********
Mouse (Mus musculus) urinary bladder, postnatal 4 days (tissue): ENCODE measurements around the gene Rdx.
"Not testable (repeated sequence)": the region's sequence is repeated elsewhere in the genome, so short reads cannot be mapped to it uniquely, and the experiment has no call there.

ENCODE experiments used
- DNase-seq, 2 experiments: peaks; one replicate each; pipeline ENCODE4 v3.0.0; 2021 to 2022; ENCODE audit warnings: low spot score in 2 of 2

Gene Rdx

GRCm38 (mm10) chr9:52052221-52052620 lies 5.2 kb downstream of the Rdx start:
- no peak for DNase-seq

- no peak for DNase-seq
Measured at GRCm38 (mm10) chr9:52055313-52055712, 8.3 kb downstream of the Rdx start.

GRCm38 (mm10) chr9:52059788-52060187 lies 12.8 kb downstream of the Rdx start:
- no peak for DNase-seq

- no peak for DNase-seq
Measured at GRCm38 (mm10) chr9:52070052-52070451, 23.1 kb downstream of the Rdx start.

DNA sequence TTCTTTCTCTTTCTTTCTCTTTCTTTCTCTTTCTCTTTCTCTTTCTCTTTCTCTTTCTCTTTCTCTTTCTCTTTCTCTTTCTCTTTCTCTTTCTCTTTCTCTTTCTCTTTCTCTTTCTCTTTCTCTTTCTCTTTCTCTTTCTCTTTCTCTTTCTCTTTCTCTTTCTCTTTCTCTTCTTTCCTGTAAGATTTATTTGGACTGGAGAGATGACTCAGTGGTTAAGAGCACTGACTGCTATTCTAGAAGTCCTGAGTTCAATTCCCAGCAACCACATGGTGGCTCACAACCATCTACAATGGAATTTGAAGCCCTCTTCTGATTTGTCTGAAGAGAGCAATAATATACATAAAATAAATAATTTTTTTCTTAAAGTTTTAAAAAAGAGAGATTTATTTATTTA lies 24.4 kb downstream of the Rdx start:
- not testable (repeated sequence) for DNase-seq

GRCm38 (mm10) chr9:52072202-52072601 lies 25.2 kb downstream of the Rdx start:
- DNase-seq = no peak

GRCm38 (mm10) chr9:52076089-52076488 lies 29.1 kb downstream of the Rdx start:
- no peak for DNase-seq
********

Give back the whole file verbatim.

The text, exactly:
Mouse (Mus musculus) urinary bladder, postnatal 4 days (tissue): ENCODE measurements around the gene Rdx.
"Not testable (repeated sequence)": the region's sequence is repeated elsewhere in the genome, so short reads cannot be mapped to it uniquely, and the experiment has no call there.

ENCODE experiments used
- DNase-seq, 2 experiments: peaks; one replicate each; pipeline ENCODE4 v3.0.0; 2021 to 2022; ENCODE audit warnings: low spot score in 2 of 2

Gene Rdx

GRCm38 (mm10) chr9:52052221-52052620 lies 5.2 kb downstream of the Rdx start:
- no peak for DNase-seq

- no peak for DNase-seq
Measured at GRCm38 (mm10) chr9:52055313-52055712, 8.3 kb downstream of the Rdx start.

GRCm38 (mm10) chr9:52059788-52060187 lies 12.8 kb downstream of the Rdx start:
- no peak for DNase-seq

- no peak for DNase-seq
Measured at GRCm38 (mm10) chr9:52070052-52070451, 23.1 kb downstream of the Rdx start.

DNA sequence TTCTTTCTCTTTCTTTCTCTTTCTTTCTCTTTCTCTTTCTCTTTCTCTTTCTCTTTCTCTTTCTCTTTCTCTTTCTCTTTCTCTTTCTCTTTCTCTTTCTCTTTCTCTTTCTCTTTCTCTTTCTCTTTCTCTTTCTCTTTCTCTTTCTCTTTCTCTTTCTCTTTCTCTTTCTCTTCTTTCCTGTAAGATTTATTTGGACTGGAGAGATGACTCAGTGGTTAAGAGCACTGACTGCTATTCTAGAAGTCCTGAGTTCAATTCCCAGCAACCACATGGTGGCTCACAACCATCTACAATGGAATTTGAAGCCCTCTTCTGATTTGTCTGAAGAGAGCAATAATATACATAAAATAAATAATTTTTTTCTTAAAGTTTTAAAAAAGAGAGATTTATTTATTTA lies 24.4 kb downstream of the Rdx start:
- not testable (repeated sequence) for DNase-seq

GRCm38 (mm10) chr9:52072202-52072601 lies 25.2 kb downstream of the Rdx start:
- DNase-seq = no peak

GRCm38 (mm10) chr9:52076089-52076488 lies 29.1 kb downstream of the Rdx start:
- no peak for DNase-seq